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Manga Discourse in Japanese Theater: The Location of Noda Hideki's Yume no Yuminsha (review)

Manga Discourse in Japanese Theater: The Location of Noda Hideki's Yume no Yuminsha (review) "But what I really wanted to get across to everyone here including myself is that dance is nurtured by our lives, and not by techniques. To participate in these workshops I want us all to understand that dance springs from care. Anyway, let's take that as a starting point; abandon all your ideas about moving in this and that way; it doesn't matter in the slightest what you do as long as you dance with your soul" (p. 252). He exhorts the dancer to move beyond expected notions of choreography, structure, and technique. He notes, "Well, then, how should we approach the working method required to create a butoh performance? Let me put it this way: I don't want to waste our time together explaining something that I myself don't have an answer to" (p. 246). Ultimately the triumph of this text lies in its refusal to make declarative conclusions about Ohno's life and work. It rather allows the reader to play in the mystery of his image and his teaching style. Like the title of one "Workshop Words" chapter, this text both strands and frees the reader by saying simply, "Please Just Do It; There Is Nothing http://www.deepdyve.com/assets/images/DeepDyve-Logo-lg.png Asian Theatre Journal University of Hawai'I Press

Manga Discourse in Japanese Theater: The Location of Noda Hideki's Yume no Yuminsha (review)

Asian Theatre Journal , Volume 23 (2) – Aug 17, 2006

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Publisher
University of Hawai'I Press
Copyright
Copyright © 2006 The University of Hawai'i Press.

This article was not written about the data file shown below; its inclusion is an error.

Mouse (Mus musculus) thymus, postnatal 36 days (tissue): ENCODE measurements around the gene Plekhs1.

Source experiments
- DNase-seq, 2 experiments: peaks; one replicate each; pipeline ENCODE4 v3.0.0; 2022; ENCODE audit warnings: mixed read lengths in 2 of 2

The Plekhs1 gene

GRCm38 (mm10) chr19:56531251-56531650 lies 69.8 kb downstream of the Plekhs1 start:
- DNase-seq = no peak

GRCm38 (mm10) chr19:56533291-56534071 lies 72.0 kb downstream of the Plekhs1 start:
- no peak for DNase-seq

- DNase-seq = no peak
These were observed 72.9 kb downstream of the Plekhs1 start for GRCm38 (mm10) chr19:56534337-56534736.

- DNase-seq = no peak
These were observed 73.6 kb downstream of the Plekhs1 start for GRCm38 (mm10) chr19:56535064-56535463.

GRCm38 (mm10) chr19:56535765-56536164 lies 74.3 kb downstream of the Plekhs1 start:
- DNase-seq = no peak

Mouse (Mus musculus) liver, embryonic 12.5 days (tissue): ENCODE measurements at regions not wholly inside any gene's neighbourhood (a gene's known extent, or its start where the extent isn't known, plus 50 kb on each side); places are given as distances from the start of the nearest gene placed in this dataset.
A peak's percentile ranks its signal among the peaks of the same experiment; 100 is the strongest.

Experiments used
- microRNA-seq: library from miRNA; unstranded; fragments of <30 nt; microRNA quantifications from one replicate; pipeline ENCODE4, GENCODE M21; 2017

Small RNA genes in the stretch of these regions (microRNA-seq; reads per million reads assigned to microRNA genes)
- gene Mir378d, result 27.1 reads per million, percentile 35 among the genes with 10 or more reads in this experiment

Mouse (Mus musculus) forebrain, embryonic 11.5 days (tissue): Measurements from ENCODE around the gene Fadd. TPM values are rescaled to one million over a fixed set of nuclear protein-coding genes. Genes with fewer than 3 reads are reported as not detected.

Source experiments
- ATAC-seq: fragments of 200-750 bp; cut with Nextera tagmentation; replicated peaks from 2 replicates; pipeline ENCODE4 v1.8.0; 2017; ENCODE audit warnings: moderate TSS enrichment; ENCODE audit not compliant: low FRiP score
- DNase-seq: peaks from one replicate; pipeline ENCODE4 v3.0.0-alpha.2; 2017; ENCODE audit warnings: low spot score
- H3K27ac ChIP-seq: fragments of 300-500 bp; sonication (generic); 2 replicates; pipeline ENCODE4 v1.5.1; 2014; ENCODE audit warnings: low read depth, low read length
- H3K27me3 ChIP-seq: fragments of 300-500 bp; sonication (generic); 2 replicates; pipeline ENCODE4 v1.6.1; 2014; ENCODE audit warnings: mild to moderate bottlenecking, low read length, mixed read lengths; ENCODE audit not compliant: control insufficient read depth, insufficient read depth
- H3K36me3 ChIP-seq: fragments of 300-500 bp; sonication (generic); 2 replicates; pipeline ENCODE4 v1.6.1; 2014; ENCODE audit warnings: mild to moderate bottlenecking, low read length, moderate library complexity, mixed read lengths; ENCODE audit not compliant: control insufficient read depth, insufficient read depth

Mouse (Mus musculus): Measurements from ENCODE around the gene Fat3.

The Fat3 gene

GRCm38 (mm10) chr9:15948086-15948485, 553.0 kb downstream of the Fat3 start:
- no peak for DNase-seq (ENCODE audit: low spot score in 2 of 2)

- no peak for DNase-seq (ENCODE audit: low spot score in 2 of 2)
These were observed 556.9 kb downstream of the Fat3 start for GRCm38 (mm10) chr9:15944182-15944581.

ISSN
1527-2109
Publisher site
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Abstract

"But what I really wanted to get across to everyone here including myself is that dance is nurtured by our lives, and not by techniques. To participate in these workshops I want us all to understand that dance springs from care. Anyway, let's take that as a starting point; abandon all your ideas about moving in this and that way; it doesn't matter in the slightest what you do as long as you dance with your soul" (p. 252). He exhorts the dancer to move beyond expected notions of choreography, structure, and technique. He notes, "Well, then, how should we approach the working method required to create a butoh performance? Let me put it this way: I don't want to waste our time together explaining something that I myself don't have an answer to" (p. 246). Ultimately the triumph of this text lies in its refusal to make declarative conclusions about Ohno's life and work. It rather allows the reader to play in the mystery of his image and his teaching style. Like the title of one "Workshop Words" chapter, this text both strands and frees the reader by saying simply, "Please Just Do It; There Is Nothing

Journal

Asian Theatre JournalUniversity of Hawai'I Press

Published: Aug 17, 2006

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